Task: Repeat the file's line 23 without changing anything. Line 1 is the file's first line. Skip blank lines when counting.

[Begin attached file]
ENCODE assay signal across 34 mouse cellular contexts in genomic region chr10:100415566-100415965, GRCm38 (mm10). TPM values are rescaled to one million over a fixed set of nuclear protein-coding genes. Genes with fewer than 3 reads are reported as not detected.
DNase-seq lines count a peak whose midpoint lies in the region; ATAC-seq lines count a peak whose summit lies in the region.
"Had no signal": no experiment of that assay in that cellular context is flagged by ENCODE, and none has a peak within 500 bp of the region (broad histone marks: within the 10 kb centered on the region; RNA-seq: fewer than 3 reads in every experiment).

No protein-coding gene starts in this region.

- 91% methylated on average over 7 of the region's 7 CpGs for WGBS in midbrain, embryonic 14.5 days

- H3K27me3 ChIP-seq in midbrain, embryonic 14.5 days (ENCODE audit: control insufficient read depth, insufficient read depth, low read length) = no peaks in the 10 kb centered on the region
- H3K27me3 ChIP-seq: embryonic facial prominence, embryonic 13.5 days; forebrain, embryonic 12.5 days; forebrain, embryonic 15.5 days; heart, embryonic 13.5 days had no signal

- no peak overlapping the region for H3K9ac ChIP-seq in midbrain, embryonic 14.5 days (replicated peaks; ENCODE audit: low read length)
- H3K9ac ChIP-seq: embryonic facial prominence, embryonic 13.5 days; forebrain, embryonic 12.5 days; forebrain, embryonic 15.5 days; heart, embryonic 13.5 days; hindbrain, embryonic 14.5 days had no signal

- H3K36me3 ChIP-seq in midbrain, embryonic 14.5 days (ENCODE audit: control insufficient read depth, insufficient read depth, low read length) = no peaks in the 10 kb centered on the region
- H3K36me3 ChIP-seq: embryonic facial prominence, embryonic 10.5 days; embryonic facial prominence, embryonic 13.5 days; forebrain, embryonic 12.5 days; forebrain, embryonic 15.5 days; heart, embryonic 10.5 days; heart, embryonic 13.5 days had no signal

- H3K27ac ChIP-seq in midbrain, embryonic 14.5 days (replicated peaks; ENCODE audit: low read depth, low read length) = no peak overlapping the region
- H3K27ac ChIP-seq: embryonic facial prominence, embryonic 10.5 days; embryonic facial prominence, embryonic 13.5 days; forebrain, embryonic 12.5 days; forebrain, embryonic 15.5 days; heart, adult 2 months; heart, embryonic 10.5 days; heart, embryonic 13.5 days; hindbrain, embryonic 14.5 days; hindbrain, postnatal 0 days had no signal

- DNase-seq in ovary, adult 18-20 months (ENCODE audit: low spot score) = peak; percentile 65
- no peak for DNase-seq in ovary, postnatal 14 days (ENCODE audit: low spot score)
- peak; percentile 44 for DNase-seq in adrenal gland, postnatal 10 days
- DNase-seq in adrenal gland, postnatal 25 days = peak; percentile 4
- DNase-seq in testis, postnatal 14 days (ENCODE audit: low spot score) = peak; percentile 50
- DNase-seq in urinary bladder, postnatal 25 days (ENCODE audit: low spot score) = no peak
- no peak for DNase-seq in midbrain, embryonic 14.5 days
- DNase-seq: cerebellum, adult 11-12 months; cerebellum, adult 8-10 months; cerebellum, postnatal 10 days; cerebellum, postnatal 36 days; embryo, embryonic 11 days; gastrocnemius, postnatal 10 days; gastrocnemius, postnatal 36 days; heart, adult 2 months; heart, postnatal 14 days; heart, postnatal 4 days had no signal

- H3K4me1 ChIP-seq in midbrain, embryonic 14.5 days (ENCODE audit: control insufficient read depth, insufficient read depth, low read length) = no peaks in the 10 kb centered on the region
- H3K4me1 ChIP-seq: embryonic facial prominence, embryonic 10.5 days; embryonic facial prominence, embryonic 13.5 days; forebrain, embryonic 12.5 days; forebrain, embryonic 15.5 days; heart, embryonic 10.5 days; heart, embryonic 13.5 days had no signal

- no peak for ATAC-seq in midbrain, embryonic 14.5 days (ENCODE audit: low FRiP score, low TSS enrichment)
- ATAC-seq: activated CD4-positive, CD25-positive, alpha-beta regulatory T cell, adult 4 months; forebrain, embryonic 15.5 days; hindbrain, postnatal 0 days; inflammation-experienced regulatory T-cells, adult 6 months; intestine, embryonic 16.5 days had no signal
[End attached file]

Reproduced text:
- H3K4me1 ChIP-seq: embryonic facial prominence, embryonic 10.5 days; embryonic facial prominence, embryonic 13.5 days; forebrain, embryonic 12.5 days; forebrain, embryonic 15.5 days; heart, embryonic 10.5 days; heart, embryonic 13.5 days had no signal